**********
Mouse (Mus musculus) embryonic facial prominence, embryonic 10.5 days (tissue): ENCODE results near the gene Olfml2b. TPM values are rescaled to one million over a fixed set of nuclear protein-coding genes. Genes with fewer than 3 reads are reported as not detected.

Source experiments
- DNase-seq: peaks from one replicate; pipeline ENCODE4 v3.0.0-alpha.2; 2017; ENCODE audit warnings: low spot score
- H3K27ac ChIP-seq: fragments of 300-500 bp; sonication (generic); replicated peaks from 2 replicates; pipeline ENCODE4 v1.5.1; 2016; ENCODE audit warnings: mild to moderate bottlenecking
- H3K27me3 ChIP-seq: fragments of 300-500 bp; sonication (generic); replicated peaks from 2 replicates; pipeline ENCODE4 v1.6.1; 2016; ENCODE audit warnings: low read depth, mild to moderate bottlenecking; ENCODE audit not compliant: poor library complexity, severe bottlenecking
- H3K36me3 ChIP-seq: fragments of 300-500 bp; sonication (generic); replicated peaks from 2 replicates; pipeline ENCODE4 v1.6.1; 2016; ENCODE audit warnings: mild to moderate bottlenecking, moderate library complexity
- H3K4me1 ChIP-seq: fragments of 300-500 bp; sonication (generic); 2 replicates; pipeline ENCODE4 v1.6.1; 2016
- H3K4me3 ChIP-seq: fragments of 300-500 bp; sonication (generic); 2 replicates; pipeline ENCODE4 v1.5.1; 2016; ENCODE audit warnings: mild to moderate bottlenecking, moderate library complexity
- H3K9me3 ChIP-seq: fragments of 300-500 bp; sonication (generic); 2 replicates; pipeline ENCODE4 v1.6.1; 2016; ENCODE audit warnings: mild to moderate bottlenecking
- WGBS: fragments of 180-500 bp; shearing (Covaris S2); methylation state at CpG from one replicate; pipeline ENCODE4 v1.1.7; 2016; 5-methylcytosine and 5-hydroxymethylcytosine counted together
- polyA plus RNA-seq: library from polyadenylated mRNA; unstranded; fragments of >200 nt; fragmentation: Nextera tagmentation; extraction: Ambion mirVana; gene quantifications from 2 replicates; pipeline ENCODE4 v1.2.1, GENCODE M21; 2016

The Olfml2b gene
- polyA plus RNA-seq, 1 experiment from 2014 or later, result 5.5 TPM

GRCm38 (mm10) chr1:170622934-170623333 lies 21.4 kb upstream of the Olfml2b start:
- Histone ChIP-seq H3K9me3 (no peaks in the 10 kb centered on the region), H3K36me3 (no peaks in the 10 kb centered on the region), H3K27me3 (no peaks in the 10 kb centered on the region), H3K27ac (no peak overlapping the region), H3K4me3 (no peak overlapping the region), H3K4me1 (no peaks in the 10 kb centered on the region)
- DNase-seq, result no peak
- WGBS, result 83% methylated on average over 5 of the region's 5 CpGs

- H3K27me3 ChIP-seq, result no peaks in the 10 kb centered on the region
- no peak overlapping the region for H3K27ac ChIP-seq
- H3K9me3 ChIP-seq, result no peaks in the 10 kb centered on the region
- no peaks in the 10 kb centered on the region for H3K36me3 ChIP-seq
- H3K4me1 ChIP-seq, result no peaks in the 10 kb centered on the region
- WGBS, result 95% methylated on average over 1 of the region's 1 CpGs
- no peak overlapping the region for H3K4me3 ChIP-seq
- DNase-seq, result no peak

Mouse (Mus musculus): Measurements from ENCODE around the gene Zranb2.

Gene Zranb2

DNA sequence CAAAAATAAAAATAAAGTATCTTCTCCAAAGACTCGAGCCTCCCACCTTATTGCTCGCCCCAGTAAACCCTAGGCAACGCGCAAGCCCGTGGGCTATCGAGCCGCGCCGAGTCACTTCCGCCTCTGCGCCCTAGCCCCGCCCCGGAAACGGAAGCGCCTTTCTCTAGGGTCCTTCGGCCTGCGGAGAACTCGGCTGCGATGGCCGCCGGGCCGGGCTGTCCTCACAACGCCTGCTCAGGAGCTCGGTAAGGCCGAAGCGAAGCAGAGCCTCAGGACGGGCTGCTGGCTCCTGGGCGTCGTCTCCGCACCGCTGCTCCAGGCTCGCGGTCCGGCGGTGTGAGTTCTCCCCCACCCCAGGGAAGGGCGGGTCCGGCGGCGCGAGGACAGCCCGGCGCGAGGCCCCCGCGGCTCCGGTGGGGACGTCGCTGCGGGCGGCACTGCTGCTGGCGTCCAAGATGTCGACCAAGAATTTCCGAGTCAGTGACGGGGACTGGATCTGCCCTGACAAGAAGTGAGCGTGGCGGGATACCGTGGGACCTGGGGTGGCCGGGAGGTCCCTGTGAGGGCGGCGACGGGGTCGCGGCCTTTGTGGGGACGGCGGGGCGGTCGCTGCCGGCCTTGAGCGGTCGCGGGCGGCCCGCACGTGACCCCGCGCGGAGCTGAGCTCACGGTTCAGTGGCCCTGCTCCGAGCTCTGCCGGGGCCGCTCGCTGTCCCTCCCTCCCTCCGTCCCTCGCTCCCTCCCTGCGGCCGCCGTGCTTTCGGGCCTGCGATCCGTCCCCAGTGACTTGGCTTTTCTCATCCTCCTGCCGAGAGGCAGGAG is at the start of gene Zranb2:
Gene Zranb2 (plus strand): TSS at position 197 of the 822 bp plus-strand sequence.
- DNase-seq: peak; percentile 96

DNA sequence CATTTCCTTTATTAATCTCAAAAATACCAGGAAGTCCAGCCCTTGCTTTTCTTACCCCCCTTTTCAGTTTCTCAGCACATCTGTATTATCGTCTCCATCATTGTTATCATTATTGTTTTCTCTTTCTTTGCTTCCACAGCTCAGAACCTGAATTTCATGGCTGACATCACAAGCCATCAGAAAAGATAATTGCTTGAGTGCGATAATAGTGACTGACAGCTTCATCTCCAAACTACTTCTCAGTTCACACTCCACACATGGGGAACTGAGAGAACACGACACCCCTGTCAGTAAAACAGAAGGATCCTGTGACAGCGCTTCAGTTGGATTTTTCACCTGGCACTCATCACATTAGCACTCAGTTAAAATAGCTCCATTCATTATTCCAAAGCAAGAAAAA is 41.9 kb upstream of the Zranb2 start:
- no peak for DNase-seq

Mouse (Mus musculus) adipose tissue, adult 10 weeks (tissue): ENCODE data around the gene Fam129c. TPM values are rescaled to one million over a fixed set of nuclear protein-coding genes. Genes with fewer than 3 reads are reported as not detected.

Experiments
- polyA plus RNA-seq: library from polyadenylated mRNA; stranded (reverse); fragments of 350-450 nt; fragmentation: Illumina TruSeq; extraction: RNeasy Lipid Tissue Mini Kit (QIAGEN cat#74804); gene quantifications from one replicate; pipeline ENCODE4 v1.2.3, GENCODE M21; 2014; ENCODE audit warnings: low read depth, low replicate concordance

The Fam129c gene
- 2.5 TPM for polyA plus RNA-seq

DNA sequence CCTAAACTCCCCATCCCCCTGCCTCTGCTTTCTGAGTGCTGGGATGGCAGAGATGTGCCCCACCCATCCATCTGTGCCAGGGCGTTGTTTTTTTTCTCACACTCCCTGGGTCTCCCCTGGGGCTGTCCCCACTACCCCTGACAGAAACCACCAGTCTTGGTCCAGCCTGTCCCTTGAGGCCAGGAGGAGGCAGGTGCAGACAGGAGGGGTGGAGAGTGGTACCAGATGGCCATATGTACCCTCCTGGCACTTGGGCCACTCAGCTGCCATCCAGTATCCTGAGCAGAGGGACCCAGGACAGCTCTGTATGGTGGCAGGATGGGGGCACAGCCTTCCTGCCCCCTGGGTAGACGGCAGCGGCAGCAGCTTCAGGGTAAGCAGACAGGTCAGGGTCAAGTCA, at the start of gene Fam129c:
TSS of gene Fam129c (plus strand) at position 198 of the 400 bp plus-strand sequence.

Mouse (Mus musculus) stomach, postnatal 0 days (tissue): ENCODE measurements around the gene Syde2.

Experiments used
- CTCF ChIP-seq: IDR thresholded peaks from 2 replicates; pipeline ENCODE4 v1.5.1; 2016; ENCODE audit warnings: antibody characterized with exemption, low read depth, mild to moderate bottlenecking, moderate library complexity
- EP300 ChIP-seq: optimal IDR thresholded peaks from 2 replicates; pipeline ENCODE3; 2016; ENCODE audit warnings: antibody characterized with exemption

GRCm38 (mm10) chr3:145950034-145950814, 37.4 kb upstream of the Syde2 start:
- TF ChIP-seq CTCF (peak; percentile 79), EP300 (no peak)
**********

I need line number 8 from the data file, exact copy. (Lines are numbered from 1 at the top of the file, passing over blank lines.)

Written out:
- H3K4me3 ChIP-seq: fragments of 300-500 bp; sonication (generic); 2 replicates; pipeline ENCODE4 v1.5.1; 2016; ENCODE audit warnings: mild to moderate bottlenecking, moderate library complexity